Opinion: How can design be leveraged to achieve business objectives?
People have always been fascinated by design. Since the earliest humans splashed paintings of their daily lives onto cave walls, right through to Dieter Rams at Braun or Steve Jobs placing design at the core of Apple’s proposition. After speaking at this year's Festival of Marketing, Andrew Barraclough writes about GSK’s approach to design in pharmaceuticals
Many businesses claim to be good at design with the aim of tapping into the consumer experience. Those businesses might be proud of a smart packaging design, a new logo redesign for the next generation, or a cool new product.
At all levels of business, we must rethink the role of design within our objectives: where can it add value to the overall strategy? And where else can it feed into the business to deliver ROI? Our starting point shouldn’t be the spreadsheet. Instead, we should begin with how it can help improve the lives of our consumers – something especially important in the healthcare sector.
While this may have been enough for businesses in the past, today’s world is far more complex, requiring us to take into consideration an abundance of other elements, from in-app experience to internal branding and multichannel marketing communications. In this reality, saying you want to be good at design is one thing; making design core to the business is another matter entirely.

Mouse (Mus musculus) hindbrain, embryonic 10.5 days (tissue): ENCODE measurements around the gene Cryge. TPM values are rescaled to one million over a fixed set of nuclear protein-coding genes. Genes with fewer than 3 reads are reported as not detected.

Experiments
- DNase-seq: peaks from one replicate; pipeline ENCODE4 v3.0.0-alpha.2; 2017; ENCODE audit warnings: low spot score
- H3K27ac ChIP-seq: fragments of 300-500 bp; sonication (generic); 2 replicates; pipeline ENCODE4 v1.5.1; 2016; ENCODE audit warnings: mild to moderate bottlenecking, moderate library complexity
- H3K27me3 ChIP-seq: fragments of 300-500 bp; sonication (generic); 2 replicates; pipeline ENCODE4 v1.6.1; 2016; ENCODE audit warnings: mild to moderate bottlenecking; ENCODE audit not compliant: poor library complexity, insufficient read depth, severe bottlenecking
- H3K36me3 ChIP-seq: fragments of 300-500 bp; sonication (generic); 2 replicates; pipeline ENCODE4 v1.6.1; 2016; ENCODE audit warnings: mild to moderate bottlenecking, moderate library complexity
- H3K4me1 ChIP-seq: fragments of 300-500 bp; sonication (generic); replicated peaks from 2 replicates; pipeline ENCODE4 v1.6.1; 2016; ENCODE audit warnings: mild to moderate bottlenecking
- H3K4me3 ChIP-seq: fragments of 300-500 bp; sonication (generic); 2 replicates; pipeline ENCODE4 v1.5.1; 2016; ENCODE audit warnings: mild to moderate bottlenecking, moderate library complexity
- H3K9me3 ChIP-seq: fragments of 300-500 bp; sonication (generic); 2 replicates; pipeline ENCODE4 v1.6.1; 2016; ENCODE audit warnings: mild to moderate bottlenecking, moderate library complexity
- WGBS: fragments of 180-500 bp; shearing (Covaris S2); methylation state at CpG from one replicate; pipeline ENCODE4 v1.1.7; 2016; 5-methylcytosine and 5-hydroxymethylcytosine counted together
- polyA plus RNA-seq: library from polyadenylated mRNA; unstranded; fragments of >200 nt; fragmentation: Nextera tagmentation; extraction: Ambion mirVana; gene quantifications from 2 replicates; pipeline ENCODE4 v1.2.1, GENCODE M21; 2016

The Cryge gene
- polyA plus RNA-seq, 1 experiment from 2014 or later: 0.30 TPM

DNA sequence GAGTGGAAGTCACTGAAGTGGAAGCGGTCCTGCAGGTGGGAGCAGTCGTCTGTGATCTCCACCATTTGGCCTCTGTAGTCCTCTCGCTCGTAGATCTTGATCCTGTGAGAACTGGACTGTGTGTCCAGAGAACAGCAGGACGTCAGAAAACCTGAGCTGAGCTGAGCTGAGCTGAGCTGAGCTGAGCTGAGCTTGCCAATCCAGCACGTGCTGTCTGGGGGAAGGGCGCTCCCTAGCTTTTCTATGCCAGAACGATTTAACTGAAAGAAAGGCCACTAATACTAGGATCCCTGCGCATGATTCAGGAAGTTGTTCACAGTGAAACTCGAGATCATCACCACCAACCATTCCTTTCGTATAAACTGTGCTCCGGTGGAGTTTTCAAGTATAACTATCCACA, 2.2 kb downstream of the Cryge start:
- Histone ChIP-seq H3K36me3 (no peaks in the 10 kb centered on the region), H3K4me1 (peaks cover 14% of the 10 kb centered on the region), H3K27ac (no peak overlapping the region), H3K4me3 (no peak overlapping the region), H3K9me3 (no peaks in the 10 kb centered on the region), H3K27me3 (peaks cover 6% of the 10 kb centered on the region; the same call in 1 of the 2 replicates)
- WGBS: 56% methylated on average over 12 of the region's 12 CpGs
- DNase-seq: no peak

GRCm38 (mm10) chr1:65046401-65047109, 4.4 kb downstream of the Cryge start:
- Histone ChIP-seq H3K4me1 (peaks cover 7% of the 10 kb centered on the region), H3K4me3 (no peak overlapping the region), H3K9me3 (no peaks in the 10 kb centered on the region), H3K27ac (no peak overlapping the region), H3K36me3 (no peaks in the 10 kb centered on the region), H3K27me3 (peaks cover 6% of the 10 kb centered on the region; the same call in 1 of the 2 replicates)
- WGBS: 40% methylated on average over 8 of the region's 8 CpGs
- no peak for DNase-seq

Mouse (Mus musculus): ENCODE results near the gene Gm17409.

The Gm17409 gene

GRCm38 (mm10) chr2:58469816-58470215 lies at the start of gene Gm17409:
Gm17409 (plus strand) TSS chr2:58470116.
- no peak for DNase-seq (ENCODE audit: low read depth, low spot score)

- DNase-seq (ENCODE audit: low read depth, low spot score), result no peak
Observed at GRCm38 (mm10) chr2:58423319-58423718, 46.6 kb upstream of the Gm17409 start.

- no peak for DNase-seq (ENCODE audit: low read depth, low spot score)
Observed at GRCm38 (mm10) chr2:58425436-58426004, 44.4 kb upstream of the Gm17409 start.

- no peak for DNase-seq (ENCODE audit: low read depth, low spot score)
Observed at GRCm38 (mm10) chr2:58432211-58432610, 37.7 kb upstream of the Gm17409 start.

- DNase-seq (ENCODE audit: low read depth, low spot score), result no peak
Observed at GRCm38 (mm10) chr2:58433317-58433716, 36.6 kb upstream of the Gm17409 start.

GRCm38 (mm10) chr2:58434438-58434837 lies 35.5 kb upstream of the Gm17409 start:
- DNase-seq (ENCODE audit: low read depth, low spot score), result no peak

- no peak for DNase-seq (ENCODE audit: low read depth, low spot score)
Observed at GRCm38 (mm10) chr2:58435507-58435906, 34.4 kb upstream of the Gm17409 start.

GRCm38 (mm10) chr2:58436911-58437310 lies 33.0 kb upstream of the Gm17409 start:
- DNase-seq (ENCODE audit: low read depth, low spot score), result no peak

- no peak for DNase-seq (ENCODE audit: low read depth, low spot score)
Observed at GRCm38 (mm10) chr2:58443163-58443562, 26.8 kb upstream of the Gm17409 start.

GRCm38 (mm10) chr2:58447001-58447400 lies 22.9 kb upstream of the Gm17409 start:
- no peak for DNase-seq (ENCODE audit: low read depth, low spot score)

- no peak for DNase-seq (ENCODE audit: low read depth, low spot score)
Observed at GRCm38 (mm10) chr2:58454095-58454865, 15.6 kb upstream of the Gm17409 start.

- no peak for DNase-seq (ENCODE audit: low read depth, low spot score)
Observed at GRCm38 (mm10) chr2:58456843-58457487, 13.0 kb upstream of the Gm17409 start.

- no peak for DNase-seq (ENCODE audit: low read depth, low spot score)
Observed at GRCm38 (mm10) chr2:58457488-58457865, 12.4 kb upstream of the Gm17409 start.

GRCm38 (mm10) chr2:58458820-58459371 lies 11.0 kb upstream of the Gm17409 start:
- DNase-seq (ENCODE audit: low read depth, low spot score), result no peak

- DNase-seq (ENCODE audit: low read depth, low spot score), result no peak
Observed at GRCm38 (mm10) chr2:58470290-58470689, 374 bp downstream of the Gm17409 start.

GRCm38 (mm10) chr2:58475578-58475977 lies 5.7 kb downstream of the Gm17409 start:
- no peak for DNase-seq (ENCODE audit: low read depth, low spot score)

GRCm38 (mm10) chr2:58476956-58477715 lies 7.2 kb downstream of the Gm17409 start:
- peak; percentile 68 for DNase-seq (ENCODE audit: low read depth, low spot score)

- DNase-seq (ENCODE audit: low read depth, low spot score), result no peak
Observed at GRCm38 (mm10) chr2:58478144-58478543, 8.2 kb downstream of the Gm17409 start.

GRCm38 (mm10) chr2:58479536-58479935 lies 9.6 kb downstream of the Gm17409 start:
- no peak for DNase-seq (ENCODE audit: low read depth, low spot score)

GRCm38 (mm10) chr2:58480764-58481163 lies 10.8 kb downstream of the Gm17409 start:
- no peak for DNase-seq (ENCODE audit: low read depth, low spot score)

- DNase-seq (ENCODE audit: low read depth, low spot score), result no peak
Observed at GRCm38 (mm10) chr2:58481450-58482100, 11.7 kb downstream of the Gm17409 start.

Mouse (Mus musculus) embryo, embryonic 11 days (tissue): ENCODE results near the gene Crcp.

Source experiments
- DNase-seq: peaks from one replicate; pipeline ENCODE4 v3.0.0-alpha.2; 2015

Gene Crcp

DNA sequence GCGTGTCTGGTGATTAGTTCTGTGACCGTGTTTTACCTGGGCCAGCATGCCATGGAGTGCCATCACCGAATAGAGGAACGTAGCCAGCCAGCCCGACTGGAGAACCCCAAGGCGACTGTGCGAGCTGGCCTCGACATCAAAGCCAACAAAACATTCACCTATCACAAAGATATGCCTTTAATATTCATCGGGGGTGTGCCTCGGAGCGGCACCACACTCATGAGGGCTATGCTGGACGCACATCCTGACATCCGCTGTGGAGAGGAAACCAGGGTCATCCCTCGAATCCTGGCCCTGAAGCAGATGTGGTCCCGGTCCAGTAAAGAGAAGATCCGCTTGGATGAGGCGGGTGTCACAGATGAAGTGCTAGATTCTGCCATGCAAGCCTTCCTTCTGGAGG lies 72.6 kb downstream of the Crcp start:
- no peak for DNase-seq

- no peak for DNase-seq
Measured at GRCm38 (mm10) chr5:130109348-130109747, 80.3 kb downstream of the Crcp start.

Part of the problem for businesses that want to do good design is that the discipline is hard to measure and quantify, yet it is, in fact, a part of everything we do in a business from the HR system, with its UX and UI, to the latest product we launch. This unfortunately, can often lead to under-investment and, ultimately, misses the point of design because it is not one big, tangible thing.
When consumers experience good design, they do not quantify what they see, feel, and touch. Design’s simplicity means one needn’t be literate or good with numbers to be able to experience it, while its subtle complexity determines whether it will be appreciated or not. Very few parts of a business can lay claim to such fundamental overarching influence.
Design is creatively agnostic, unworried by share price, social media likes, or gross rating points; obsessed, instead, with the consumer above all else. It is much less a fishhook trying to do one simple job, and much more like velcro – lots of little hooks all adding up to one great net effect. It threads into all nooks and crannies of the business, often invisible when you start looking for it, all of a sudden it is everywhere – company intranet sites, apps, products, packaging, point of sale material the list is endless.
A failure to adequately leverage design at the strategic level of a business often leads to siloed departments and individualistic behaviour, which is not how consumers think, act, or feel in their experience of the world. A disconnected business then creates a disconnected brand experience for consumers, often leading to poor purchase decisions.
Sales remain an important consideration in all our decisions. But as designers, we have a responsibility to colour outside the traditional lines of our own design silos to ensure that we guide people to make better decisions that will improve their lives. This year’s festival of marketing provided an opportunity to many of my industry peers to commit to more effectively utilising strategic design-thinking to blur the edges between functions, disciplines, media channels – and more – to achieve this ambition.
Andrew Barraclough is the vice president of global design at GSK